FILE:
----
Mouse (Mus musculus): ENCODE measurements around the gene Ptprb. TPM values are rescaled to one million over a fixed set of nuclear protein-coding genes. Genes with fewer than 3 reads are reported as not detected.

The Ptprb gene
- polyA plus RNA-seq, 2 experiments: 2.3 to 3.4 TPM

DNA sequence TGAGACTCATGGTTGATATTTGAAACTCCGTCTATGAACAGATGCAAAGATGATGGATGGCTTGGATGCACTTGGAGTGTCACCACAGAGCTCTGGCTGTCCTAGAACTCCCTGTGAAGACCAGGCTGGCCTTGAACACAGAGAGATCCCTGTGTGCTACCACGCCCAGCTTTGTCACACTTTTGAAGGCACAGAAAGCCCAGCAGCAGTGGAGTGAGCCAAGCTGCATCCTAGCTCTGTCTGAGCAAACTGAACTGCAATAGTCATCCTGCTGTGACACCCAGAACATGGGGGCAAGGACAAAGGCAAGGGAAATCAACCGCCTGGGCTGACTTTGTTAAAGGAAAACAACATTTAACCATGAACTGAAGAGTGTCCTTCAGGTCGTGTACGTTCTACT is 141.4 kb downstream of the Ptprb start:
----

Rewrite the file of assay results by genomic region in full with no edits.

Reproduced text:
Mouse (Mus musculus): ENCODE measurements around the gene Ptprb. TPM values are rescaled to one million over a fixed set of nuclear protein-coding genes. Genes with fewer than 3 reads are reported as not detected.

The Ptprb gene
- polyA plus RNA-seq, 2 experiments: 2.3 to 3.4 TPM

DNA sequence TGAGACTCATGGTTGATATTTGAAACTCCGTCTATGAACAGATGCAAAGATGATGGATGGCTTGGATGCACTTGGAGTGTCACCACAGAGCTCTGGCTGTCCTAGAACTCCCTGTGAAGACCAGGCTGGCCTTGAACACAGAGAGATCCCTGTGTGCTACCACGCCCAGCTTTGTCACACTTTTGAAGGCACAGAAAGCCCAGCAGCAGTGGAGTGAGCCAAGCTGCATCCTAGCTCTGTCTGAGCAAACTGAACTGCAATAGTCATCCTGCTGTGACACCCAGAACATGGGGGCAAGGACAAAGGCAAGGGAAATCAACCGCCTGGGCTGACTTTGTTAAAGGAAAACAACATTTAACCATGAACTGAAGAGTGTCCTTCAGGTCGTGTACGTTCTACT is 141.4 kb downstream of the Ptprb start: